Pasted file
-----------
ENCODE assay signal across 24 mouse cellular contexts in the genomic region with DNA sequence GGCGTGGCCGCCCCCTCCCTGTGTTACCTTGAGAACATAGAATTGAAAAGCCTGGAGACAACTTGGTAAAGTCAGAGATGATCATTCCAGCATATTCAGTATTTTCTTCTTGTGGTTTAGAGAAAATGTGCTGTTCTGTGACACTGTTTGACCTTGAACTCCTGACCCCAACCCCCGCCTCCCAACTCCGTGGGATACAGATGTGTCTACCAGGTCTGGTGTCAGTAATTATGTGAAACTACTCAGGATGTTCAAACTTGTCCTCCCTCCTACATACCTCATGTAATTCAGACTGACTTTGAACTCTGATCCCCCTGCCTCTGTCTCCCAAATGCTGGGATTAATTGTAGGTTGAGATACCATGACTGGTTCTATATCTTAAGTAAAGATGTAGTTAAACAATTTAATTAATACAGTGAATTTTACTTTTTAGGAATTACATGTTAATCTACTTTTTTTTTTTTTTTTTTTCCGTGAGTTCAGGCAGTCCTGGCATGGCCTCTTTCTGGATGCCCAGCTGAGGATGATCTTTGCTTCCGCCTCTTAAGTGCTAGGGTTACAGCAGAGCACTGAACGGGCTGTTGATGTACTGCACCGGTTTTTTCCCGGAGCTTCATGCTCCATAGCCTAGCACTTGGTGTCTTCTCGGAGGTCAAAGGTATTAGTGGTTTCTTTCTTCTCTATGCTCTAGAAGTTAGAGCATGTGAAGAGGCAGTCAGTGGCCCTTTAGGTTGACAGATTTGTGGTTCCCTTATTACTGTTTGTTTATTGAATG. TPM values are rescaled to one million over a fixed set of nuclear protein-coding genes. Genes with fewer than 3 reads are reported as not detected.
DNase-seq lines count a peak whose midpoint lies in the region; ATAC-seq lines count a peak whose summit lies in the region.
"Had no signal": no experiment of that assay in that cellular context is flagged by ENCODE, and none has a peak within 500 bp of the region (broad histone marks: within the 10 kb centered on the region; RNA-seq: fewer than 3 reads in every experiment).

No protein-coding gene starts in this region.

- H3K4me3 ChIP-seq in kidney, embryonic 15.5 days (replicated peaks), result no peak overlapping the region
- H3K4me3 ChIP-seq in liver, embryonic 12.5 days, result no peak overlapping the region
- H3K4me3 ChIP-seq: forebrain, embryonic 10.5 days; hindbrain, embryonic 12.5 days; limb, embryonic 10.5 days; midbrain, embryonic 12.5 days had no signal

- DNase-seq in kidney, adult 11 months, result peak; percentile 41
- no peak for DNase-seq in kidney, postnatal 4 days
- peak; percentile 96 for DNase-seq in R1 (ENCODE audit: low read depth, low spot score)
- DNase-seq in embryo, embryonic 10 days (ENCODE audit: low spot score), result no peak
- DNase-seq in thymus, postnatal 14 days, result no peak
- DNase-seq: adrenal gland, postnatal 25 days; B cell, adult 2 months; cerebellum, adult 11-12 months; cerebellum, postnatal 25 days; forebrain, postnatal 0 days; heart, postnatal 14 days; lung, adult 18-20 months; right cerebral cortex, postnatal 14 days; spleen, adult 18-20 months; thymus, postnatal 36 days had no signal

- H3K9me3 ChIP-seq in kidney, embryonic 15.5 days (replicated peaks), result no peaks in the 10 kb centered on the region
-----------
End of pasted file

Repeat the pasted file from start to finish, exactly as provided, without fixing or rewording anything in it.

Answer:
ENCODE assay signal across 24 mouse cellular contexts in the genomic region with DNA sequence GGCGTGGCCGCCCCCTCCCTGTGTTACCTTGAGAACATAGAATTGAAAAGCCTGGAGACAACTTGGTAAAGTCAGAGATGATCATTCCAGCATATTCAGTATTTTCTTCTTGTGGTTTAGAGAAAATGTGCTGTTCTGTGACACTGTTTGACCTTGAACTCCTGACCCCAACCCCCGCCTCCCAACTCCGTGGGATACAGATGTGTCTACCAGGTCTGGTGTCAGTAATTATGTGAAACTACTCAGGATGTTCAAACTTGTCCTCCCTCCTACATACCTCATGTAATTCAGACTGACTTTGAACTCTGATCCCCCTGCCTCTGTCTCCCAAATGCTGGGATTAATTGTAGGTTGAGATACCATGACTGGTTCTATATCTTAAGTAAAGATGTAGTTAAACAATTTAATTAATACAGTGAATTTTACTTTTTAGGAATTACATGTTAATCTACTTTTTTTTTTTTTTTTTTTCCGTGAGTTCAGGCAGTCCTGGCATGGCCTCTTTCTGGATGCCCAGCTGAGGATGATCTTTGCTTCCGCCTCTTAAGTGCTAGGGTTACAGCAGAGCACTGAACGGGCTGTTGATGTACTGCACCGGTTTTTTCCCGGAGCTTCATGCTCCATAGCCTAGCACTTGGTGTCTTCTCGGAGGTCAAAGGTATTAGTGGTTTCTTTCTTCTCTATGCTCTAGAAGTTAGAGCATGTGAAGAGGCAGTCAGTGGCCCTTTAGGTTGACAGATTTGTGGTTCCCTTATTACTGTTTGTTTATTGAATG. TPM values are rescaled to one million over a fixed set of nuclear protein-coding genes. Genes with fewer than 3 reads are reported as not detected.
DNase-seq lines count a peak whose midpoint lies in the region; ATAC-seq lines count a peak whose summit lies in the region.
"Had no signal": no experiment of that assay in that cellular context is flagged by ENCODE, and none has a peak within 500 bp of the region (broad histone marks: within the 10 kb centered on the region; RNA-seq: fewer than 3 reads in every experiment).

No protein-coding gene starts in this region.

- H3K4me3 ChIP-seq in kidney, embryonic 15.5 days (replicated peaks), result no peak overlapping the region
- H3K4me3 ChIP-seq in liver, embryonic 12.5 days, result no peak overlapping the region
- H3K4me3 ChIP-seq: forebrain, embryonic 10.5 days; hindbrain, embryonic 12.5 days; limb, embryonic 10.5 days; midbrain, embryonic 12.5 days had no signal

- DNase-seq in kidney, adult 11 months, result peak; percentile 41
- no peak for DNase-seq in kidney, postnatal 4 days
- peak; percentile 96 for DNase-seq in R1 (ENCODE audit: low read depth, low spot score)
- DNase-seq in embryo, embryonic 10 days (ENCODE audit: low spot score), result no peak
- DNase-seq in thymus, postnatal 14 days, result no peak
- DNase-seq: adrenal gland, postnatal 25 days; B cell, adult 2 months; cerebellum, adult 11-12 months; cerebellum, postnatal 25 days; forebrain, postnatal 0 days; heart, postnatal 14 days; lung, adult 18-20 months; right cerebral cortex, postnatal 14 days; spleen, adult 18-20 months; thymus, postnatal 36 days had no signal

- H3K9me3 ChIP-seq in kidney, embryonic 15.5 days (replicated peaks), result no peaks in the 10 kb centered on the region